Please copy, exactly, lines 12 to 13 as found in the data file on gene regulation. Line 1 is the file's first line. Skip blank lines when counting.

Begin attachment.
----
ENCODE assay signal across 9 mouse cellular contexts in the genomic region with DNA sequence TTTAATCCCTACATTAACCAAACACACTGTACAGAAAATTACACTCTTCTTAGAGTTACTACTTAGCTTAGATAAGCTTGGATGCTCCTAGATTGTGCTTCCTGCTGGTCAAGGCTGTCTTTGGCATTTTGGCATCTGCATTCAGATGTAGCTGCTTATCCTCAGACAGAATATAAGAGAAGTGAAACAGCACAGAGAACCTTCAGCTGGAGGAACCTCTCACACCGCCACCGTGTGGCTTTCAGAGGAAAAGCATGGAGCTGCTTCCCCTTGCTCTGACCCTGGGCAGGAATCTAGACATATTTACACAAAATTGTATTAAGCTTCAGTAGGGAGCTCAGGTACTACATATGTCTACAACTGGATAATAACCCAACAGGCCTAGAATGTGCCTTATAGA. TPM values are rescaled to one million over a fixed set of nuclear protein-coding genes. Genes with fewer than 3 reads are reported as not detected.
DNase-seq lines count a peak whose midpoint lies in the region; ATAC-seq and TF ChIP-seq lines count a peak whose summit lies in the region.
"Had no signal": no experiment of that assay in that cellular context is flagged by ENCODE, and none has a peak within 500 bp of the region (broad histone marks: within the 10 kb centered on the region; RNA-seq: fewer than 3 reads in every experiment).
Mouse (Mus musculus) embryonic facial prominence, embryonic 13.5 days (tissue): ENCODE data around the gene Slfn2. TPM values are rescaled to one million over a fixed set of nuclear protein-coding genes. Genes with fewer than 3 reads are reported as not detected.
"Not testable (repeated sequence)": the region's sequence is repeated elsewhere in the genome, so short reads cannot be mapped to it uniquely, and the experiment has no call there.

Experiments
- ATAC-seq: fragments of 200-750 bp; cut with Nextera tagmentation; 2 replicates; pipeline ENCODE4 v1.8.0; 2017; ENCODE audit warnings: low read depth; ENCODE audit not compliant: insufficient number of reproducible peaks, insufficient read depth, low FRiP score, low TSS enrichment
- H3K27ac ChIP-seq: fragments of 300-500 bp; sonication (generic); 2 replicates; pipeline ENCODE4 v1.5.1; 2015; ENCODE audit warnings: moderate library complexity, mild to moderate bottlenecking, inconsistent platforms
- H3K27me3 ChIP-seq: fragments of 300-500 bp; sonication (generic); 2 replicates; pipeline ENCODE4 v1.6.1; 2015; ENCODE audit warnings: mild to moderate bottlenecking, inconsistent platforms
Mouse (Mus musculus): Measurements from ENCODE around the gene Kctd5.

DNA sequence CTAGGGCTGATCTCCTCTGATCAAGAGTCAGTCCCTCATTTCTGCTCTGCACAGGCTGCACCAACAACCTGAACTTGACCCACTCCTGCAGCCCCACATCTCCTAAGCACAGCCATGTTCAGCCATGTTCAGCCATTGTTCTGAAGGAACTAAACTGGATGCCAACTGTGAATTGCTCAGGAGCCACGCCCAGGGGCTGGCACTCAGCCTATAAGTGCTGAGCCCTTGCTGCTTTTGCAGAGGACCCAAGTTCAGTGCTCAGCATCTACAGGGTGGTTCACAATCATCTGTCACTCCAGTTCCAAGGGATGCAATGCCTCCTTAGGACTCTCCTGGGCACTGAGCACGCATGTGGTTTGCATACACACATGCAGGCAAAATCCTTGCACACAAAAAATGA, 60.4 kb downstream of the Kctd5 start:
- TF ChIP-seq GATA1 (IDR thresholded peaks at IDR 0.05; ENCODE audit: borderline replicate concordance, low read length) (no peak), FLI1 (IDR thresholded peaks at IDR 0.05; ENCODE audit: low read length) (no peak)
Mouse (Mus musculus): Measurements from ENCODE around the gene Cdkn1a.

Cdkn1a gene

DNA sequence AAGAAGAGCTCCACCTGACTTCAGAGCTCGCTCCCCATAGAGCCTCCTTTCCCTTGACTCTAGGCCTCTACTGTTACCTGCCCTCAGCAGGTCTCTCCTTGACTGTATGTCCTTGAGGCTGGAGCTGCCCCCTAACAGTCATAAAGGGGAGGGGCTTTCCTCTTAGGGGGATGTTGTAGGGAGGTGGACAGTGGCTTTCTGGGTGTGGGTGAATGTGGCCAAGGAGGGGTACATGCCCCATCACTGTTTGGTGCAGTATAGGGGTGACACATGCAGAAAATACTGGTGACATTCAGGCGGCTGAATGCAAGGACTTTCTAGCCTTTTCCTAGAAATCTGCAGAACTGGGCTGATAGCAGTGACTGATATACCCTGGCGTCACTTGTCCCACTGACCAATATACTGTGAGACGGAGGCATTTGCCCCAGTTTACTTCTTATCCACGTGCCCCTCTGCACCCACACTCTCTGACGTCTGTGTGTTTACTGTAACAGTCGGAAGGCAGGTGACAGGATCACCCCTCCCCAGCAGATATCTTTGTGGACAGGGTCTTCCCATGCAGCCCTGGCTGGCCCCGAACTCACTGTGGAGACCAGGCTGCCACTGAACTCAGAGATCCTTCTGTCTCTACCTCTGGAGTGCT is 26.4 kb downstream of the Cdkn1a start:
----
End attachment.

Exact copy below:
- TF ChIP-seq GATA1 (IDR thresholded peaks at IDR 0.05; ENCODE audit: borderline replicate concordance, low read length) (no peak), FLI1 (IDR thresholded peaks at IDR 0.05; ENCODE audit: low read length) (no peak)
Mouse (Mus musculus): Measurements from ENCODE around the gene Cdkn1a.